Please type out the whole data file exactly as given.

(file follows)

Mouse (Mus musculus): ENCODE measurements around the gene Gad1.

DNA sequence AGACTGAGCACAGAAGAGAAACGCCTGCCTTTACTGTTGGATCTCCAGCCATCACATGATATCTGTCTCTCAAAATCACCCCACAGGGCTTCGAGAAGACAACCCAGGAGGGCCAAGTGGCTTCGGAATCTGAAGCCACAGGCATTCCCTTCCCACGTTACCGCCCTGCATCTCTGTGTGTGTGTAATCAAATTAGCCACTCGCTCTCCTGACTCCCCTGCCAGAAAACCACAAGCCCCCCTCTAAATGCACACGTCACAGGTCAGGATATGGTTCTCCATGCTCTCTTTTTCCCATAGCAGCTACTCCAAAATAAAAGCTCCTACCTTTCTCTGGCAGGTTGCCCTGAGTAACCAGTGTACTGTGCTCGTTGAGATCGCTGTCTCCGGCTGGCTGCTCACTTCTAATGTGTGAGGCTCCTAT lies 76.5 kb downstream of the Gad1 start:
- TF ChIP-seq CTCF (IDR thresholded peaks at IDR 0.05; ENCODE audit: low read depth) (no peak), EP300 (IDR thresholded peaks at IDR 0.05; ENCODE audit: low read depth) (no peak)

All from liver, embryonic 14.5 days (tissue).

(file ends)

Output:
Mouse (Mus musculus): ENCODE measurements around the gene Gad1.

DNA sequence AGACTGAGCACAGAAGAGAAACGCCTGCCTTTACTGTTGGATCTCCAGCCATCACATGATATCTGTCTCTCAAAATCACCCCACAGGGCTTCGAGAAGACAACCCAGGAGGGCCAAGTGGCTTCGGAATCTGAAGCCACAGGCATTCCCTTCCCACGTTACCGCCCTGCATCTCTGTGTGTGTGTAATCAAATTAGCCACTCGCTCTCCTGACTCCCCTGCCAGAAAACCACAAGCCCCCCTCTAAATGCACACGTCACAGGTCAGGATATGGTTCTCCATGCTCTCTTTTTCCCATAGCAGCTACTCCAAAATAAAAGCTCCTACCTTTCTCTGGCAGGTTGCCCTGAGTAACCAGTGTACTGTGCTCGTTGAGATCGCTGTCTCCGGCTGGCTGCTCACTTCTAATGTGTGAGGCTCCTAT lies 76.5 kb downstream of the Gad1 start:
- TF ChIP-seq CTCF (IDR thresholded peaks at IDR 0.05; ENCODE audit: low read depth) (no peak), EP300 (IDR thresholded peaks at IDR 0.05; ENCODE audit: low read depth) (no peak)

All from liver, embryonic 14.5 days (tissue).